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InfernalKeith

Dead Station

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Okay, I'm probably gonna regret even mentioning it, but I went off on a designing tangent tonight, and I've sketched out the bare bones of what will be a new Extended BASIC game called DEAD STATION.

 

It's inspired by Adamandtyr's Dark Maze game, as well as the Dungeon Key game I mentioned a few days ago. In it, two players (two humans or one vs. computer) each control two robot units. Your robots have been teleported into a "dead station," a space station complex that has suffered a total system failure. Due to the intense radiation, your robots' visual sensors won't work, and even a scan of the station reveals nothing. Each of the bots has been transported into one corner of the station, but you don't even know which robot is in which corner -- only which direction it's facing.

 

To make matters worse, the robots have a finite amount of power, which is being compromised by the high radlevels. Every time your robot moves, or even turns 90 degrees, it uses power. Running into objects drains its strength still faster, and your opponent's robots can leave exploding traps for you, shoot at you, or even start a nuclear chain reaction, all to drain your power. When your robot's power reaches zero, it shuts off and cannot be used or recovered.

 

However, your robots are equipped with crude sonar. You can send a ping in front of your robot, and you'll get an audio cue back depending on if there's a wall, an object, or clear space in front of you.

 

Your object -- to find important artifacts in the ruins of the station, activate the self-destruct, and get your robots to the transporter pods to beam out before your opponent does.

 

The game will feature multiple space station maps, which will load from disk, and the ability to save a game in progress. The computer AI can be set to aggressive (focuses more on attacking your bots) or defensive (avoids your bots, focuses on finding artifacts and completing the mission).

 

Here's a screenshot of one station map, completely revealed. (There are still some game elements missing.)

 

DarkStationmap.jpg

 

But what you'll see when the game actually begins is this:

 

DarkStationmap2.jpg

 

You have to stumble around in the dark, using the sonar, for a bit, though encountering the yellow triangles will illuminate portions of the station. I'm envisioning it revealing itself in patches, so you could be in a clear zone, sending sonar down a hallway and listening for audio cues to see if your opponent's robot, or an object you need, is down that path.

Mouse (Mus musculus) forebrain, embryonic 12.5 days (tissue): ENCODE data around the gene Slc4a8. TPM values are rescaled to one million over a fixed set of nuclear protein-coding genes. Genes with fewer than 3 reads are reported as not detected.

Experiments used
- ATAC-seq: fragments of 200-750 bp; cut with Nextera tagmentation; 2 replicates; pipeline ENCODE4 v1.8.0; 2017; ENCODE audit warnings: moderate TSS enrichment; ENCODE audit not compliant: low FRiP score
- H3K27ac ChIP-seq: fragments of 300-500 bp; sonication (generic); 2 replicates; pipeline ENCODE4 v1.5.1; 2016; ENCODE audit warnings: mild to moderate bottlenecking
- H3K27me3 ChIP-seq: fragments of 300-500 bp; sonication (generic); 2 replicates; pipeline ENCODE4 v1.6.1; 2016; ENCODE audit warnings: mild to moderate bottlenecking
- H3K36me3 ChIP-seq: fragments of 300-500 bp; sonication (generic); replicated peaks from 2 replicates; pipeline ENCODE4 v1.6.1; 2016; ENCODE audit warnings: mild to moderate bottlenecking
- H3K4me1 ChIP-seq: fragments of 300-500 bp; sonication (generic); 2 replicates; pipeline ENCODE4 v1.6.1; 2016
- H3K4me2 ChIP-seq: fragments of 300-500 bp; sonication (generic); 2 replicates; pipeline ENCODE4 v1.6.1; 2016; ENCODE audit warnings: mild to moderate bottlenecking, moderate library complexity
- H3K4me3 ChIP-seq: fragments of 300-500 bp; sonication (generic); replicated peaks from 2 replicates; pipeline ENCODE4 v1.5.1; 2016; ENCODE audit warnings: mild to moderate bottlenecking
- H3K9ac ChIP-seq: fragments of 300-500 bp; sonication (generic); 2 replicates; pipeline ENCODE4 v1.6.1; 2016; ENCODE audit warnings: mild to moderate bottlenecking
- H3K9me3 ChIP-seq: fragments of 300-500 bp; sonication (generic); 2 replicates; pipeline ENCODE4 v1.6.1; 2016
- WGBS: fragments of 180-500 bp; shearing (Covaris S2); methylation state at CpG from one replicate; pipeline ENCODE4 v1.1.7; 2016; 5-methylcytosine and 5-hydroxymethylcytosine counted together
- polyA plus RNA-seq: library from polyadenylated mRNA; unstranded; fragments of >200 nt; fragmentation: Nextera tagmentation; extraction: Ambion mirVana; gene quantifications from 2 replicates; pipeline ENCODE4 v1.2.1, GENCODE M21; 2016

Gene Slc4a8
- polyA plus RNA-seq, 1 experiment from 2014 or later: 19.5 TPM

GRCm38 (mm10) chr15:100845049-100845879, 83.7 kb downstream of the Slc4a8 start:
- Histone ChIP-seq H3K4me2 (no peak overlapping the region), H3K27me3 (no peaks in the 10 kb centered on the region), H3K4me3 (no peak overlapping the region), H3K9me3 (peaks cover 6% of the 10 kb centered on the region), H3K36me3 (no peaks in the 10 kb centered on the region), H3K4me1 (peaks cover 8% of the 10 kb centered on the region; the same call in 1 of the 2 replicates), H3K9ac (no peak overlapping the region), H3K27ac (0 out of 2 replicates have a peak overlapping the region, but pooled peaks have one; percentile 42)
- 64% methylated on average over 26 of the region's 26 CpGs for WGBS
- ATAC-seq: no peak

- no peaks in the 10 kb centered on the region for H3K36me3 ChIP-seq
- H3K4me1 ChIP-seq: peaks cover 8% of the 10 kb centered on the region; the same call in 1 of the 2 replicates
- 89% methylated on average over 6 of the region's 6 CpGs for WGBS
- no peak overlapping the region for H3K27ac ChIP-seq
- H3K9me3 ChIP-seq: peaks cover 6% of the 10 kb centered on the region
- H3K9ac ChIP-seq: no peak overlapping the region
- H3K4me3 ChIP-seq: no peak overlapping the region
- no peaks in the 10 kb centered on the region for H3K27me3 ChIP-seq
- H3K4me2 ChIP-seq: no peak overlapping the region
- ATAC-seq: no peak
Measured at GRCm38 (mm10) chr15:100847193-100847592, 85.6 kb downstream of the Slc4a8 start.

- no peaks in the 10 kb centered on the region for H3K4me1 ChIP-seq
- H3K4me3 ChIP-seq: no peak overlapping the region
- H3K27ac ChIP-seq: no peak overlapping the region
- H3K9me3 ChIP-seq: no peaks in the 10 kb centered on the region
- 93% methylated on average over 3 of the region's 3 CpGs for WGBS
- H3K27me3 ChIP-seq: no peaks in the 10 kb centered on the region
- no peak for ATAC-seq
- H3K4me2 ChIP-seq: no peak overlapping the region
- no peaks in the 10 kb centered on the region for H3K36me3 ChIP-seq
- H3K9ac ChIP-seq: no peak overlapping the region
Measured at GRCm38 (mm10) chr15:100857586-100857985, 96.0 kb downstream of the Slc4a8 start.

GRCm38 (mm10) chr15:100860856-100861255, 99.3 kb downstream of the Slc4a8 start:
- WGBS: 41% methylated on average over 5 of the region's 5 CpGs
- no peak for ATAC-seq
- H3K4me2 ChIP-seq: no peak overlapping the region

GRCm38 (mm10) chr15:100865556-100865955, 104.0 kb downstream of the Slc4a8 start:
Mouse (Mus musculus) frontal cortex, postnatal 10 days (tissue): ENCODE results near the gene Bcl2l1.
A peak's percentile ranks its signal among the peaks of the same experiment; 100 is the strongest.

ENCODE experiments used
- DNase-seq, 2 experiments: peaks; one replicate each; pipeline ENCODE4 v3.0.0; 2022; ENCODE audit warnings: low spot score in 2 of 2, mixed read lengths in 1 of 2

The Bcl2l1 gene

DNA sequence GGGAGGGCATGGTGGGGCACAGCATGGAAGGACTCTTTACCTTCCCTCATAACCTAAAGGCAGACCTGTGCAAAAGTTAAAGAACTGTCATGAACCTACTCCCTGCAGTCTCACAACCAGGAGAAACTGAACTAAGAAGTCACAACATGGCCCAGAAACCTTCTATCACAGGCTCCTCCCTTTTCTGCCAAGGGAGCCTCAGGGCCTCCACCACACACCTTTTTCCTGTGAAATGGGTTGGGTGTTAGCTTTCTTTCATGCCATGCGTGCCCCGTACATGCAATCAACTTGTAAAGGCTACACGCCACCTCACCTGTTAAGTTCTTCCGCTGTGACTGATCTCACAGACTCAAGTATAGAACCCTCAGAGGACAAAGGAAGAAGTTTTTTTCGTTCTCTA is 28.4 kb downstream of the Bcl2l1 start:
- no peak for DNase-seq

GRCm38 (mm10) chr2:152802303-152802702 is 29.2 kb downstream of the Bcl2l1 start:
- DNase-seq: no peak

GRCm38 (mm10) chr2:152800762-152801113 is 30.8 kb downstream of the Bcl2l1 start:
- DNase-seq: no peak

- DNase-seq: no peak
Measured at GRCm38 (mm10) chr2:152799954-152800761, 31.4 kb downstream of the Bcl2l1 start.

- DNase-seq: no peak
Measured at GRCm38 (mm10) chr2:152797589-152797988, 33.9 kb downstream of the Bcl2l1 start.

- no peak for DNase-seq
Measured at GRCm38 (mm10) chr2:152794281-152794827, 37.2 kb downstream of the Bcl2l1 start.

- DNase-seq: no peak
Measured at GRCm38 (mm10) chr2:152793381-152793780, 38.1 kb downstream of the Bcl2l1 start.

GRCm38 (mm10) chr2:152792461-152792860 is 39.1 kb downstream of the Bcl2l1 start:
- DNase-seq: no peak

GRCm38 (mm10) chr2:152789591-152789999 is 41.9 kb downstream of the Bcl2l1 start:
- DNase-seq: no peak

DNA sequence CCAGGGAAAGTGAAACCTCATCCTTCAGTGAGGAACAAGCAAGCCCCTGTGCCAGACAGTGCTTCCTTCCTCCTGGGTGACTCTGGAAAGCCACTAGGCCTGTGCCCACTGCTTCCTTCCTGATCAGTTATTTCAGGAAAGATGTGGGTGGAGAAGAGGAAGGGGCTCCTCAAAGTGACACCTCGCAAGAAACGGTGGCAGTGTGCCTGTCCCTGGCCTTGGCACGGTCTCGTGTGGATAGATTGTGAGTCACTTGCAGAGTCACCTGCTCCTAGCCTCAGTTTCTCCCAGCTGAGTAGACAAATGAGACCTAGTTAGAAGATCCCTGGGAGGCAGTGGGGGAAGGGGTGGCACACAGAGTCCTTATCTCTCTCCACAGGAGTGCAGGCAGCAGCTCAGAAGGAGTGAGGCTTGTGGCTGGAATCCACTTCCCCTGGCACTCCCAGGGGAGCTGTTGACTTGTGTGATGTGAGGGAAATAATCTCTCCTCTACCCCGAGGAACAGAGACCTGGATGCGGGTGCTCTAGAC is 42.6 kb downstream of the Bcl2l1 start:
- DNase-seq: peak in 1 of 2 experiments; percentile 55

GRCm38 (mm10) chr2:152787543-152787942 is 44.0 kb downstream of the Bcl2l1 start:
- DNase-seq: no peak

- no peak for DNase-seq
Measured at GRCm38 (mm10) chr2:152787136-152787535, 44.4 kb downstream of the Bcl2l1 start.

I literally just started on this tonight, so a lot of the game elements could change as I progress. I'm gonna make a real effort to stay on this and have at least a rough working version of it done sooner than later.

 

Keith

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Sweet! Can't wait to see more.

 

So you're loading static maps from disk? Have you considered doing procedural generation? If you use a random seed value system, you could actually get a static set of maps that way.

 

Adamantyr

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Sorry, double-post... got an error while trying to post. :P

 

 

Adam,

 

If you could point me in the direction of where that's been discussed before (because I feel like I've seen it), or break it down quickly for me, I'd appreciate it. My plan for loading game maps in was to allow a map editor and user-customizable maps, and also to retain a "space station" feel. The game could just as easily be played on a totally random board, at least if I include some of the features I'm considering (a laser to blast out wall pieces, for example, which would eliminate the need for clear paths). But a totally jumbled, random map wouldn't look very "space-stationy."

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If you could point me in the direction of where that's been discussed before (because I feel like I've seen it), or break it down quickly for me, I'd appreciate it. My plan for loading game maps in was to allow a map editor and user-customizable maps, and also to retain a "space station" feel. The game could just as easily be played on a totally random board, at least if I include some of the features I'm considering (a laser to blast out wall pieces, for example, which would eliminate the need for clear paths). But a totally jumbled, random map wouldn't look very "space-stationy."

 

I think it was in the Beryl thread that I laid it out... I'll do it again here:

 

* Start with a blank map of nothing but walls

* Plot random chambers on the map

o You can either make them fixed sizes or slightly random in height/width

o Overlapping is okay if you don't mind that, but it can make oddball shaped chambers

 

* From each chamber, plot a corridor from the center

o Plot anywhere from 1-4 cardinal directions from the center

o Don't start plotting until you hit the edge

o If a border is reached, change direction

o You'll need some logic for direction random changes, otherwise you may just backtrack on your path and end early

o If another empty chamber or corridor is struck, end the plotting for that direction

 

* Populate items, monsters, etc. in the maze, either totally random or use the center coordinates of chambers as guides